Commenting on the attack, temporary Chief Constable Dee Collins said: ‘Just before 1pm today Jo Cox, MP for Batley and Spen, was attacked in Market Street, Birstall. I am now very sad to have to report that she has died as a result of her injuries.
‘Before going into further detail, I would like to express our deepest sympathies to her family and friends at this tragic time.
‘Jo was attacked by a man who inflicted serious and sadly ultimately fatal injuries.
‘There was a subsequently an attack on a 77 year old man nearby who has sustained injuries that are non-life threatening. Shortly afterwards a man was arrested nearby by police officers. Weapons, including a firearm, have also been recovered.
‘At 1.48pm Jo was pronounced dead by a doctor working with a paramedic crew who was treating her injuries. This is a very serious investigation with a large number of witnesses that are being spoken to by police at this time. There is a large and significant crime scene. There is a large police presence in the area. A full investigation is underway to establish the motive of this attack.
‘There are specially trained officers with Jo’s immediate family who are fully aware of what has taken place. And we would ask the media to respect their privacy at this difficult time. Additional officers are working with the local community this evening, in order to provide support and reassurance to our communities.
‘Clearly as our inquiry is at a very early stage, and we have an individual under arrest, we are not in the position to discuss any motive at this time. We are not looking for anyone else in connection with the incident.’
She added: ‘We are attending a number of scenes as part of this investigation and we will be looking very closely at what evidence we may or may not be able to recover.’
Jo Cox was among the rising stars in Parliament before she was shot dead on the streets of her Yorkshire constituency today.
She used her short time as an MP to continue her career-long dedication to helping the plight of refugees and made a name for herself by campaigning on Syria-related issues.
The married mother of two young children was about to celebrate her 42nd birthday next week and yesterday her young family enjoyed a day out at Westminster, pictured in a boat on the Thames during an EU campaign event.
Mrs Cox was a slight figure but had a powerful voice and used it repeatedly in Parliament over the last year to make the passionate case for taking in more Syrian refugee children.
And it was a fitting outcome that the former aide worker, who had put herself in danger throughout war zones and the developing world, played a central role in persuading the Government to change its mind and agree to accept 3,000 Syrian children into Britain.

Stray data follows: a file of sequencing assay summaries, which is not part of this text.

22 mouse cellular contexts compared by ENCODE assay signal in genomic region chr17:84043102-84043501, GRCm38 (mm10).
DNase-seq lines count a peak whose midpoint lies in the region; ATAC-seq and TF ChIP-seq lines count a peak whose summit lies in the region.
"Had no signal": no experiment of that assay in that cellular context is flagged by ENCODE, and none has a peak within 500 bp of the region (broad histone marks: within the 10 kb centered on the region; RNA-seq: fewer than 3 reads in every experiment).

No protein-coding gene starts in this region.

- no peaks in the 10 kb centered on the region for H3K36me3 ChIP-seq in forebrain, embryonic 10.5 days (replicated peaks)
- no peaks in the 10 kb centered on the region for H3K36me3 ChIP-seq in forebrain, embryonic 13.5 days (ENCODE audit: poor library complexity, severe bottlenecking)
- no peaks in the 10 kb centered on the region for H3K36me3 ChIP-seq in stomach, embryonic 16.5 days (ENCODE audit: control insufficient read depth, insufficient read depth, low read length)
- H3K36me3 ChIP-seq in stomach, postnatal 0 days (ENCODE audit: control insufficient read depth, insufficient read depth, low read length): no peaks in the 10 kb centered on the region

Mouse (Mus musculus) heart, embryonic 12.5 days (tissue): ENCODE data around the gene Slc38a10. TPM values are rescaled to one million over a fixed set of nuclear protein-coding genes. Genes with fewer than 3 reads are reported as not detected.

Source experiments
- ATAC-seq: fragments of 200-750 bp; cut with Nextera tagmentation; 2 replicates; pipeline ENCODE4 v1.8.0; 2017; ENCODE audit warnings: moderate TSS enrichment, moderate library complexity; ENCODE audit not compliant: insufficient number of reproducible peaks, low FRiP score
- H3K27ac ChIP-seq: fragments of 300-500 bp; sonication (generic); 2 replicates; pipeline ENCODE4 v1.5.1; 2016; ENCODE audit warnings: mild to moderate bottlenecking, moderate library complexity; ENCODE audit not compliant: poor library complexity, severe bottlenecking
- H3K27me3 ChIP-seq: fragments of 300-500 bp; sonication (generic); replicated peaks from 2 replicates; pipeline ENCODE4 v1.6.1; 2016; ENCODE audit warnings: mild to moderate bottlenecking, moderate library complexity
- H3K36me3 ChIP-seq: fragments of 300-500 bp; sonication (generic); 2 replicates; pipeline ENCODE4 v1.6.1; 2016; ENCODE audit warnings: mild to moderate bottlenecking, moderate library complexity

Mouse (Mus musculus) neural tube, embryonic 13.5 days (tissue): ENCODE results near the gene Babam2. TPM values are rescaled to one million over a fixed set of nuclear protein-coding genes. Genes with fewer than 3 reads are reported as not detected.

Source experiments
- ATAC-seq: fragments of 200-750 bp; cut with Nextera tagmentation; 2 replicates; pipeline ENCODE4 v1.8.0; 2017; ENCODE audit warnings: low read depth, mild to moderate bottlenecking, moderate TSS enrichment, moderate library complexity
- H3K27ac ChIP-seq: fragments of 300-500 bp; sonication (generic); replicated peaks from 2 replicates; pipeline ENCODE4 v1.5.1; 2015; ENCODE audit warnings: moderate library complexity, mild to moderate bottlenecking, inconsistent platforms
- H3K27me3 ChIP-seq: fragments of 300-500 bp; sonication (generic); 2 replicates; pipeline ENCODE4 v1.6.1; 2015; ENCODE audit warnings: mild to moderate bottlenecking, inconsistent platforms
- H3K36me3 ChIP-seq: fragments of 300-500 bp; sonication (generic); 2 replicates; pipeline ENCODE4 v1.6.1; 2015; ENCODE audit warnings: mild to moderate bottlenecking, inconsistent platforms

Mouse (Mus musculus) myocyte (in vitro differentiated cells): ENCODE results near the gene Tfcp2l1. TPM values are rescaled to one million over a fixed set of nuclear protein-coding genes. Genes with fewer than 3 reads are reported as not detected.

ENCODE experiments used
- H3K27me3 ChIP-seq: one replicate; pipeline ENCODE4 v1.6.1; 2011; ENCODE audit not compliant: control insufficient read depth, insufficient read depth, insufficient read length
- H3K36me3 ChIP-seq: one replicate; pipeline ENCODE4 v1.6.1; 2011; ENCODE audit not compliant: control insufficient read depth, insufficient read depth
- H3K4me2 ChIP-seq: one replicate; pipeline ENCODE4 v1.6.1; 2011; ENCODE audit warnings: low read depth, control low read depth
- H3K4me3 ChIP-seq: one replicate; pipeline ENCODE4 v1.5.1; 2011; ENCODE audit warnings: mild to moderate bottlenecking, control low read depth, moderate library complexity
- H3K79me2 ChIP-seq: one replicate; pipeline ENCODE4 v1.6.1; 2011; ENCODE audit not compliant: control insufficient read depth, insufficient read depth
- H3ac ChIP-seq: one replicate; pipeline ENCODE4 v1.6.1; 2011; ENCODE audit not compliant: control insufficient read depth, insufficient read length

In a memorable speech in April, she told MPs: ‘Those children have been exposed to things no child should ever witness, and I know I would risk life and limb to get my two precious babies out of that hellhole.’
Mrs Cox was born and raised in the West Yorkshire town of Heckmondwike and was elected as the local Batley and Spen MP at the General Election in May 2015, beating the Tories with a 6,051 majority.
Born to Jean, a school secretary, and father, Gordon, who worked in a local toothpaste and hairspray factory, Cox was educated at Heckmondwike Grammar School and became the first person from her family to graduate from university.
But before she arrived in Cambridge, she spent the summer working at her dad’s factory, packing toothpaste while all her peers enjoyed a gap year.
She read social and political studies at Cambridge University, which is where her passion of politics was born.
‘I just felt like I wasn’t quite up to speed with everyone else,’ she explained. ‘I was a happy go lucky 18-year-old from Yorkshire going out in Leeds having a good time.
‘A lovely life and a lovely family. Then I was thrown into a Cambridge environment where I just didn’t get it. It shook me. All my norms and everything I was used to didn’t feel like they were right anymore.’
She went on to work as an adviser for the Labour MP Joan Walley and Baroness, before embarking on a successful career as an aide worker.
She was married to Brendan Cox, a former adviser to Gordon Brown who has also been chief executive of Save the children.
The 41-year-old also worked closely with Mr Brown’s wife Sarah on efforts to prevent mothers and babies dying needlessly in pregnancy.
Since entering the Commons, she has made a name for herself by campaigning on Syria issues, including calling for the UK to enforce a no-fly zone.
In 2015 she abstained in a vote on whether we should join airstrikes.
Mrs Cox nominated Jeremy Corbyn for Labour leader, but is regarded as a moderate within the party and is very popular among her fellow MPs.